INDIANAPOLIS (AP) — Indiana lawmakers' efforts to increase regulation of some home day cares might not do anything to stem a rising tide of deaths in child care facilities, critics say.
Lawmakers last week approved legislation that strengthens safety and reporting requirements at day cares that accept taxpayer-funded vouchers.
But Indiana will remain one of 11 states that exempts home day cares from being licensed if they take in five or fewer children, The Indianapolis Star reported (http://indy.st/1fS03b7 ).
The number of day care deaths jumped from one in 2011 to nine in 2012 and 11 last year. Of the 31 reported deaths, 21 occurred at unlicensed or illegal day cares, The Star reported.
Michelle McCready, senior policy adviser at Child Care Aware of America, said that statistic isn't surprising.
"We see this trend way too often," McCready said. "It seems obvious this is the nature of the unlicensing. It is not too great, and no one is inspecting these facilities, the operators are not being trained in safe sleep. Operators know if they add an extra child the state is not going to check in and see if they are following the laws."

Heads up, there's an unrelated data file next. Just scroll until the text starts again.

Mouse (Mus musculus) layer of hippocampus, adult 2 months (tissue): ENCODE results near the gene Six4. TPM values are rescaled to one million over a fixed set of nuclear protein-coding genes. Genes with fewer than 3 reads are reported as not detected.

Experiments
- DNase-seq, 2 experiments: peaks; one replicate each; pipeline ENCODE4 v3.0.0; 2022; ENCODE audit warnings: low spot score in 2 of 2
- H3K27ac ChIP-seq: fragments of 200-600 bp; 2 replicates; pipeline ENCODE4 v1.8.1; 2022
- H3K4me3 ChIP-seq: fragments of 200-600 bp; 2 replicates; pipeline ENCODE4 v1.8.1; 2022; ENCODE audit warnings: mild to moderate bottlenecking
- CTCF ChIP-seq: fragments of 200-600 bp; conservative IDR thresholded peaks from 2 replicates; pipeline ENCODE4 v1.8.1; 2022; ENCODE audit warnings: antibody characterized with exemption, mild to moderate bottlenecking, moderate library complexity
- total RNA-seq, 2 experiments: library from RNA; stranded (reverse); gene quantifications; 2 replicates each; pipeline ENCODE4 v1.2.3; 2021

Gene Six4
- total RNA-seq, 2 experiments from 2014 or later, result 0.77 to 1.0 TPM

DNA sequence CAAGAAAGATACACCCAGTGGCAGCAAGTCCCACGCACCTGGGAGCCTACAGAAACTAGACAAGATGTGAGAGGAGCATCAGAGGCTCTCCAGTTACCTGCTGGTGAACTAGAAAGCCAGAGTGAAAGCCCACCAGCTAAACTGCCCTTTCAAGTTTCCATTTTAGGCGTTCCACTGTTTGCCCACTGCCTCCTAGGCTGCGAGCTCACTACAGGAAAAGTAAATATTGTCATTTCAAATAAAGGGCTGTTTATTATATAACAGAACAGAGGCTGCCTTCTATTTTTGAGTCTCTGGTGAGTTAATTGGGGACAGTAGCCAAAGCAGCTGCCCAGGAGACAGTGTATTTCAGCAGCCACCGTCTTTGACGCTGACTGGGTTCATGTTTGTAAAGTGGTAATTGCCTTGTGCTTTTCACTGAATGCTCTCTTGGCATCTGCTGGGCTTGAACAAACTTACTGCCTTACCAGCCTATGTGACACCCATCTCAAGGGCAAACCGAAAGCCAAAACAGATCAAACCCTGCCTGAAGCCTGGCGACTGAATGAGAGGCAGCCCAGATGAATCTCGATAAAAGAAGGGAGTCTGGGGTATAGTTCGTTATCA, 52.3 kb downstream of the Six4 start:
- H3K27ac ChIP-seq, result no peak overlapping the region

Sixteen of Indiana's 31 known day care deaths occurred at illegally operating homes. One this year was in a home that in 2006 had twice been the subject of complaints that the operator, Amy Auld, was taking in too many children, according to the Bureau of Child Care.
Inspectors cited Auld for having more than five unrelated children. A subsequent visit found she was operating legally, so inspectors weren't required to return to her home.
After a 3-month-old died at Auld's unlicensed home on Feb. 26, attendance records at the house showed 13 children were present. Though the child's death wasn't ruled suspicious, the Bureau of Child Care sent Auld a cease-and-desist letter last week after an inspector found last week found 11 children present, including four under age 2 in a back room with the door closed and four 3- and 4-year-olds sleeping in an upstairs loft.